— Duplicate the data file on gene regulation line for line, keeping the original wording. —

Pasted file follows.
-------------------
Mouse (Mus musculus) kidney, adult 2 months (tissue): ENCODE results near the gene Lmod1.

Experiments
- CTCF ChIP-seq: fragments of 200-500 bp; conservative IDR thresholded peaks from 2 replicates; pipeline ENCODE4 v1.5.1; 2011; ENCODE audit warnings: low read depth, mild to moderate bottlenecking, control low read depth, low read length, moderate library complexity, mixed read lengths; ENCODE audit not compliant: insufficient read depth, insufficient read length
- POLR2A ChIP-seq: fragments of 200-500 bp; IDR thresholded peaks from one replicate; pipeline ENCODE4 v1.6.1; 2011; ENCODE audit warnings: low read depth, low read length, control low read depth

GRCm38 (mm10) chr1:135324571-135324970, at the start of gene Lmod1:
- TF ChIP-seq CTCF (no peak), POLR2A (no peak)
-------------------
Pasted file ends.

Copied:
Mouse (Mus musculus) kidney, adult 2 months (tissue): ENCODE results near the gene Lmod1.

Experiments
- CTCF ChIP-seq: fragments of 200-500 bp; conservative IDR thresholded peaks from 2 replicates; pipeline ENCODE4 v1.5.1; 2011; ENCODE audit warnings: low read depth, mild to moderate bottlenecking, control low read depth, low read length, moderate library complexity, mixed read lengths; ENCODE audit not compliant: insufficient read depth, insufficient read length
- POLR2A ChIP-seq: fragments of 200-500 bp; IDR thresholded peaks from one replicate; pipeline ENCODE4 v1.6.1; 2011; ENCODE audit warnings: low read depth, low read length, control low read depth

GRCm38 (mm10) chr1:135324571-135324970, at the start of gene Lmod1:
- TF ChIP-seq CTCF (no peak), POLR2A (no peak)